Hard Cider-Braised Short Ribs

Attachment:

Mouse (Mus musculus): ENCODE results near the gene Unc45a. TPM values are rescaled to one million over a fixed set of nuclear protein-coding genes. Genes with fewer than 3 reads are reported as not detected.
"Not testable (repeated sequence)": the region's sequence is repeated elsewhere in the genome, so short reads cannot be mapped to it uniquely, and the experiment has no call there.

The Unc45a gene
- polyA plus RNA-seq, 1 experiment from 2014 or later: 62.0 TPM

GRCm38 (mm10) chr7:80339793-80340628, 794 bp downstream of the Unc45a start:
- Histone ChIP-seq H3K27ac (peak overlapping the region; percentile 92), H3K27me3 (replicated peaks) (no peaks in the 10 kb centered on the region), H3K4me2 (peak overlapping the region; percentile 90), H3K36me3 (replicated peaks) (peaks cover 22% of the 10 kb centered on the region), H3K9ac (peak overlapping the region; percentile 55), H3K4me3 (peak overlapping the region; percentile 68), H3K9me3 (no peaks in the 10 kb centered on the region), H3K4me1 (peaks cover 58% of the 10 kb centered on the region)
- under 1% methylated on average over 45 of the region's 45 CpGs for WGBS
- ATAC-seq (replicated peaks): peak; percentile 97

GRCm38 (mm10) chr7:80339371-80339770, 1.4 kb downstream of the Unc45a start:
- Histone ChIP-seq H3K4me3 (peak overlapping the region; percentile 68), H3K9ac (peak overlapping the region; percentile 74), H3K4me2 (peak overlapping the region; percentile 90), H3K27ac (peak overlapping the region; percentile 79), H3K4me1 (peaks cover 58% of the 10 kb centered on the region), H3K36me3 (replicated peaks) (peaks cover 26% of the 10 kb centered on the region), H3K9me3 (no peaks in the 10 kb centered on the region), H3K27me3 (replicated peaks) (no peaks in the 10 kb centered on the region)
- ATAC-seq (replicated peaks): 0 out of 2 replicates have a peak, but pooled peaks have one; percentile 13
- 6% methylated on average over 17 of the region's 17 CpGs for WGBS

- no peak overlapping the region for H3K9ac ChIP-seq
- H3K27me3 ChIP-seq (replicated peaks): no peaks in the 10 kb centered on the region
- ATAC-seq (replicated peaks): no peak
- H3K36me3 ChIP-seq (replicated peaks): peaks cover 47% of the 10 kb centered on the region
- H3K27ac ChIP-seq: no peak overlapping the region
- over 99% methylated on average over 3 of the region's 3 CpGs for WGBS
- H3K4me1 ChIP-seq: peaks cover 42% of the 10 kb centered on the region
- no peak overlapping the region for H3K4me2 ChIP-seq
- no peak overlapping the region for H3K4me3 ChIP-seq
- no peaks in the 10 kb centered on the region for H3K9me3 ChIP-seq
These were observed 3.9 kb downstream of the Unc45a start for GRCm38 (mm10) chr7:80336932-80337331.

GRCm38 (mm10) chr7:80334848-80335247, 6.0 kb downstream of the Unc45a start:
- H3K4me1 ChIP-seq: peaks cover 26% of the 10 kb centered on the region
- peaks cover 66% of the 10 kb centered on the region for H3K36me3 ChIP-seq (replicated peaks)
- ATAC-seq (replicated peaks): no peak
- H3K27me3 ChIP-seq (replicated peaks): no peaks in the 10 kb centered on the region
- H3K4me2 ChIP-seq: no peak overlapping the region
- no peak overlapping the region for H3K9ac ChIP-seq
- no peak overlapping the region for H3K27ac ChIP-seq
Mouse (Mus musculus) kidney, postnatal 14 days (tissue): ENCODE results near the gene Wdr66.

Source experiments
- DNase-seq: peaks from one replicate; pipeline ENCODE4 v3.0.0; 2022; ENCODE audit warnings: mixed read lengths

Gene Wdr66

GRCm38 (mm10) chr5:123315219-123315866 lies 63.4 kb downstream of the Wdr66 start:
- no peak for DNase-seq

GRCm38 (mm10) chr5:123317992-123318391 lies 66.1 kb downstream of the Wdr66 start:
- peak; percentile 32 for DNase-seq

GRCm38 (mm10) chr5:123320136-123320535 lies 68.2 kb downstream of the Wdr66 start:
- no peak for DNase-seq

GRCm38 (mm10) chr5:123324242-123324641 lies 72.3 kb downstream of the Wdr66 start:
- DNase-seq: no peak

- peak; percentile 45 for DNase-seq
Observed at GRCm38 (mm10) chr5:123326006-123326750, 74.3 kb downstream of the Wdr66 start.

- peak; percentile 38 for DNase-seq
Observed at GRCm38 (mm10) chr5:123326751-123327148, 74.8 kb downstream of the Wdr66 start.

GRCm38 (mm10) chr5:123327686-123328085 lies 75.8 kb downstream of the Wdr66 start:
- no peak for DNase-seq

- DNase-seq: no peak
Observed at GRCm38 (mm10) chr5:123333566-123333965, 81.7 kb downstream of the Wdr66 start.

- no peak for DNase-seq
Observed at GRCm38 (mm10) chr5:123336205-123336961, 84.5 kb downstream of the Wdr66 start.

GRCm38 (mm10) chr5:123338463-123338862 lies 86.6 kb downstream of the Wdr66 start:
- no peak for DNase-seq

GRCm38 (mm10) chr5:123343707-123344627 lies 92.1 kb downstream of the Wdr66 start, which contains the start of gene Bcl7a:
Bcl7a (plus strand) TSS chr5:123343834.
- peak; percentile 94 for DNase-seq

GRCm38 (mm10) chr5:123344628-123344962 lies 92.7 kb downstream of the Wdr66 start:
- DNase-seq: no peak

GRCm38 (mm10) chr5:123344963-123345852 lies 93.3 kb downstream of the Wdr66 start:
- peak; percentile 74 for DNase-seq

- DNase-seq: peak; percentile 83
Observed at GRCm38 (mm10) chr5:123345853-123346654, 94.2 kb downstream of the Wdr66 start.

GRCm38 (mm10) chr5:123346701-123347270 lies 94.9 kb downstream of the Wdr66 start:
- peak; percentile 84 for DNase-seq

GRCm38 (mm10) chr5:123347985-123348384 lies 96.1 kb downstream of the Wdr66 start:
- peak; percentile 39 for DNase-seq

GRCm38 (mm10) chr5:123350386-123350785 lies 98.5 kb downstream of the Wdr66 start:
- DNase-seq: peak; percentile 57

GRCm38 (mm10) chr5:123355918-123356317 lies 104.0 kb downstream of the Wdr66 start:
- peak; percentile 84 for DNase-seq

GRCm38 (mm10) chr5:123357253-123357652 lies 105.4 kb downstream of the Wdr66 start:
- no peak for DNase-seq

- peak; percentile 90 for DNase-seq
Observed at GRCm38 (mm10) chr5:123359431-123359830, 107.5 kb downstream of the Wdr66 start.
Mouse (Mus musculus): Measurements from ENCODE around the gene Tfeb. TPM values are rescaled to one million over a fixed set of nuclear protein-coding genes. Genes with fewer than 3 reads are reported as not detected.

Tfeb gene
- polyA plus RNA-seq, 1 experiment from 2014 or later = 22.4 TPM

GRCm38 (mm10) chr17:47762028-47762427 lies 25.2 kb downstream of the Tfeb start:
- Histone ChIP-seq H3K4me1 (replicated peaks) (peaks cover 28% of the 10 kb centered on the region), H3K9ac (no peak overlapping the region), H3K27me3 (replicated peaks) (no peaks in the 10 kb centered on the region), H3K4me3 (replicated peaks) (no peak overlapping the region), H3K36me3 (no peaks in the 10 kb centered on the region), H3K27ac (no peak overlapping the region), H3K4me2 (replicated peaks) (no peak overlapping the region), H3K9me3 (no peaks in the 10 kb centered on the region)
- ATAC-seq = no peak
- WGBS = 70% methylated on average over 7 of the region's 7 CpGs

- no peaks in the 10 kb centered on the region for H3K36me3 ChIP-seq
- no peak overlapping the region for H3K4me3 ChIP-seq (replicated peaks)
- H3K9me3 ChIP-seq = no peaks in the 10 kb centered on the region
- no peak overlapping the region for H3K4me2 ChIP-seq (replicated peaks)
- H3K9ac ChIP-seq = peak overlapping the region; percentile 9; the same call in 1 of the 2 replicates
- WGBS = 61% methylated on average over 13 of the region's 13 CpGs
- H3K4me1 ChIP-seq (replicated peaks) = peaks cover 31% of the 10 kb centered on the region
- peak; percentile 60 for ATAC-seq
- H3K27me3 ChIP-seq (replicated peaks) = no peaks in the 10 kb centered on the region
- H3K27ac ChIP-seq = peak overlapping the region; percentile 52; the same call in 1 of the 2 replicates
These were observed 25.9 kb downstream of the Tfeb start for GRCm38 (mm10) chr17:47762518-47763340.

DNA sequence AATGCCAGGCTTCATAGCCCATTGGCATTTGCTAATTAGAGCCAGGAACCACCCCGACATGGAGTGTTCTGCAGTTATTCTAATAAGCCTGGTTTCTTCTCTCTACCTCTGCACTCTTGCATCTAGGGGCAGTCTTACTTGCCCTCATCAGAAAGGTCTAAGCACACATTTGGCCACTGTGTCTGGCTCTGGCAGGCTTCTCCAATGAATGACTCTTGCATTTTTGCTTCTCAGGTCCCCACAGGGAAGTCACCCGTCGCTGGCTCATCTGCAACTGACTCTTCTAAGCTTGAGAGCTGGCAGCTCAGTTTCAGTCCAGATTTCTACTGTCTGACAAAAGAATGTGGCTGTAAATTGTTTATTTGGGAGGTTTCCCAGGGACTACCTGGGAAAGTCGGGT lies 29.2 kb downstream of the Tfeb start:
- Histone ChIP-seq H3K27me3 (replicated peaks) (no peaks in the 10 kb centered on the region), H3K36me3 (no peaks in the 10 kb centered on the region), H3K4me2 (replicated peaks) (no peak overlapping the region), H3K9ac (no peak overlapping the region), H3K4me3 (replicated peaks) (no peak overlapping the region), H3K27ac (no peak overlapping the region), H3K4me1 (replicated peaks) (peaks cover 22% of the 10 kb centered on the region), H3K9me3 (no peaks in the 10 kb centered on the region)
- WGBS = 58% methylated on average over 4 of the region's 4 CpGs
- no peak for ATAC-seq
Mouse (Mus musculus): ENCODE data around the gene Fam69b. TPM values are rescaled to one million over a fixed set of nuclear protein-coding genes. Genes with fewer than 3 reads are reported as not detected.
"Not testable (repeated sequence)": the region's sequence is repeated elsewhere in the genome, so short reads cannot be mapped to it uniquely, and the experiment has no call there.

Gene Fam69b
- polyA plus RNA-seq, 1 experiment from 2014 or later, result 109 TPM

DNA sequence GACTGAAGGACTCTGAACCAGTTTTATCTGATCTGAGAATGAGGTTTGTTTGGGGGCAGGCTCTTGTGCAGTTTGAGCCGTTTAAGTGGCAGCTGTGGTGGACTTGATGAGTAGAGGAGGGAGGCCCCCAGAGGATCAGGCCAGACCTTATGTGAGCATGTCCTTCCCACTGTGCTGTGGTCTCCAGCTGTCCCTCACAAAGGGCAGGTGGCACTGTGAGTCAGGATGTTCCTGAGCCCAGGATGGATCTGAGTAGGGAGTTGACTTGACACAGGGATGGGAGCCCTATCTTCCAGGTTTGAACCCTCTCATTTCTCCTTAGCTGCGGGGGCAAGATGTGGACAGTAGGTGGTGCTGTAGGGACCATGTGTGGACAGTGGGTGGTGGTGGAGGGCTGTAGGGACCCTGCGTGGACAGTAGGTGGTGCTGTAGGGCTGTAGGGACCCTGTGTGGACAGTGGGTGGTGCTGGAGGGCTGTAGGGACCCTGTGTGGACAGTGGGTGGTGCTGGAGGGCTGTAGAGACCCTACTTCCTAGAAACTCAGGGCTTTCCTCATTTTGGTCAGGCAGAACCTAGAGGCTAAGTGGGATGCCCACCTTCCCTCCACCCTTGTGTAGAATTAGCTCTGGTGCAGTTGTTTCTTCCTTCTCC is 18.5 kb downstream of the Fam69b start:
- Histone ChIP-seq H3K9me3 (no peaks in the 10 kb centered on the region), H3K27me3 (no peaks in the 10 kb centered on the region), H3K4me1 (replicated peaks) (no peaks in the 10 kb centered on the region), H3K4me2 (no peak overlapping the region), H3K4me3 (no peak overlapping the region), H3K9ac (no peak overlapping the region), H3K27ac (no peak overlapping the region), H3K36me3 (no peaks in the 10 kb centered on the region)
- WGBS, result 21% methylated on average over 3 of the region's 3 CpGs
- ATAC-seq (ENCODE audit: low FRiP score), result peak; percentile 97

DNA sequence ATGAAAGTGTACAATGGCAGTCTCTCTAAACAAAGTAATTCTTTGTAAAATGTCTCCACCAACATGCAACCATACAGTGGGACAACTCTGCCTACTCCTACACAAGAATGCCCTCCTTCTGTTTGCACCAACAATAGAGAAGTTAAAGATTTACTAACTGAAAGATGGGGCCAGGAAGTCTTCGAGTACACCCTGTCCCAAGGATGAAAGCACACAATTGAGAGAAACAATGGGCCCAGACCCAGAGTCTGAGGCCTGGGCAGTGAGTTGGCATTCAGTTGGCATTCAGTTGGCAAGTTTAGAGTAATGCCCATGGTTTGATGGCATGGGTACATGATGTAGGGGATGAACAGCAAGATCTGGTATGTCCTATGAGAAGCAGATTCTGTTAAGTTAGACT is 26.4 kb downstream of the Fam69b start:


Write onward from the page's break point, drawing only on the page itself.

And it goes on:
Winter is the official season for braised meat. Nothing takes away the damp and chill quite like the warming scent of a good braise bubbling away in the oven. Perhaps that’s why saucy, meaty dishes like brisket and pot roast have become de rigueur on Hanukkah—the Jewish calendar’s most winter wonderland-ish holiday.Braised meats also pair perfectly with potato latkes. Although I could happily construct a Hanukkah meal out of latkes alone, the crispy-edged fritters make a noble side to a platter of fork-tender meat. And the latkes’ starchy centers serve as a sponge for the braise’s flavorful jus.Some years for Hanukkah, I like to deviate from the standard brisket and braise short ribs instead. The process is the same—sear the meat, soften chopped vegetables and aromatics in the rendered fat, add enough liquid to just cover, and let the whole mess cook low and slow until the meat falls off the bone. But short ribs have a certain bravado and elegance to them that a platter of brisket can’t quite match. So if my husband and I are hosting company for menorah lighting and I want to really impress, I turn to short ribs.In this recipe, I employ a hefty glug of hard cider to flavor the braising liquid. Apples are typically served on Hanukkah as the applesauce accompaniment to potato latkes, so the cider feels both seasonally appropriate and festive. Be sure to use a hard cider that you like the taste of—ideally one that is on the crisp and dry side of the spectrum, and not overly funky. The cider’s crisp, fermented flavor offsets the ribs’ richness. It’s a match made in braising heaven.Like most braised-meat dishes, the flavor of these short ribs continues to develop a day or two after it is cooked—making it a perfect make-ahead dish for company. Preparing the short ribs in advance also gives you a chance to let the dish chill in the fridge overnight and skim off the ample layer of congealed fat that will accumulate. The flavor left behind is clean and meaty without being overwhelmingly rich.